By Deena Winter | Nebraska Watchdog
LINCOLN – It turns out Nebraska may not be “one of the best states to be a transgender high school athlete,” as the state was christened by Deadspin in May.
In fact, mass confusion seems to reign in Nebraska after the executive director of the Nebraska School Activities Association told multiple national media outlets that Nebraska had a policy protecting the rights of transgender students, but began backpedaling after Nebraska Watchdog picked up on the story.
In June, Rhonda Blanford-Green told Nebraska Watchdog the NSAA board of directors passed a transgender policy in December. But after other Nebraska press began reporting the story, NSAA officials disputed Blanford-Green, saying the policy was discussed, but not approved.
Then Blanford-Green said the NSAA board would vote on the policy during Wednesday’s meeting, but that didn’t happen. Instead, the NSAA board has decided to send the policy to its districts for perusal.
NSAA board of directors chairman Alan Garey told Nebraska Watchdog the transgender policy was discussed by Blanford-Green at a board meeting in November, but the board never adopted it. That’s the sort of issue that must go through the membership in a process that will take a school year, he said. That means if the six districts don’t want to adopt the policy, it may be dropped.
“Something this important needs to be run through our membership,” Garey said.
Several people showed up at the NSAA board meeting to talk about the transgender issue, assuming it would be voted on.
“We don’t have a policy on transgender issues,” NSAA board member Brian Maher of Kearney told them. “There is no governing document on transgender issues for the NSAA today.”
Greg Logsdon, representing Nebraska Catholic schools, said Catholic schools have “serious concerns” about how a transgender policy would affect their “philosophies and moral teachings.” Blanford-Green’s proposal would recognize transgendered students’ right to participate in interscholastic activities without discrimination, and certain criteria would determine whether they could participate in sports and activities with the gender with which they identify.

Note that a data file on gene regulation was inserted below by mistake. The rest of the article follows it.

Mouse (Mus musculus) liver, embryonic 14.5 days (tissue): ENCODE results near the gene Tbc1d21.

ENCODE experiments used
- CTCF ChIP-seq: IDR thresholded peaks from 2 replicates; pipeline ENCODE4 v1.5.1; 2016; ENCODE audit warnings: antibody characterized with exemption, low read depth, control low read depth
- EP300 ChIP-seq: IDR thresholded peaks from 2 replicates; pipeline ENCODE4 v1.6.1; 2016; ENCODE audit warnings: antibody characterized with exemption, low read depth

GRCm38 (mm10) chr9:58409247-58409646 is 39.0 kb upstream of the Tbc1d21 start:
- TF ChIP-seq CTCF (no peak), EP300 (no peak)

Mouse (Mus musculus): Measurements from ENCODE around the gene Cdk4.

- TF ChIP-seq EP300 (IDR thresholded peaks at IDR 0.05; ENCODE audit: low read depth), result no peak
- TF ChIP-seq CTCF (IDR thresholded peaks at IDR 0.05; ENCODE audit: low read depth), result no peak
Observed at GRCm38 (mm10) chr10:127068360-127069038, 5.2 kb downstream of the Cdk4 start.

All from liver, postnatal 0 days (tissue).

“My concern is how this would affect Catholic schools in the state and how this policy would affect our participation in some of those activities,” Logsdon said. “I do feel that this is something that is serious.”
Dave Bydalek, executive director of Family First Nebraska, told Nebraska Watchdog that Christian and parochial schools could be faced with a dilemma of whether to continue participating in the NSAA or signing off on something that violates their religious tenets.
“There could be some major consequences,” Bydalek said.
Logsdon said he expects “serious and very spirited discussions” about the proposed policy in the districts.
Jessica Gall, education project director for the Anti-Defamation League in Omaha, told the NSAA board the league appreciates its consideration of transgender issues and offered to help craft a “fair, inclusive” policy. She acknowledged the issue can be polarizing, but urged the board to adopt a solid policy.
“We believe school activities are important for all students in the state of Nebraska,” she said. “And everyone deserves access to those activities. Everyone deserves to be safe and secure in our schools. ”
Joni Stacy, an Omaha attorney and regional director for Parents, Families and Friends of Lesbians and Gays, told the NSAA board it has legal cover to protect transgender students. She urged the board to avoid knee-jerk reactions and not make a decision until it’s educated.
“Once you’re educated, that fear will disappear,” she said.
Nolan Beyer, director of activities and athletics for Millard Public Schools, sought guidance from the NSAA on how to proceed while a policy is contemplated. There are transgender students in his schools and he expects to get requests soon.
“I’m not here to suggest what those guidelines are,” he said. “We will be questioned regardless of what suggestions you give to the member schools.”
Maher said there’s no way he could support giving schools guidance before he’s educated on the issue. He advised Beyer to consult his school’s legal counsel. He told Beyer the transgender policy has never been an agenda item. At that point, Blanford-Green interjected, noting she gave a report on the issue in November, but Maher interrupted, saying firmly, “It was not an agenda item.”
After the meeting, Garey said the alleged approval of a policy was a misunderstanding. Asked if anyone was disciplined over it, he said he couldn’t comment on personnel matters.
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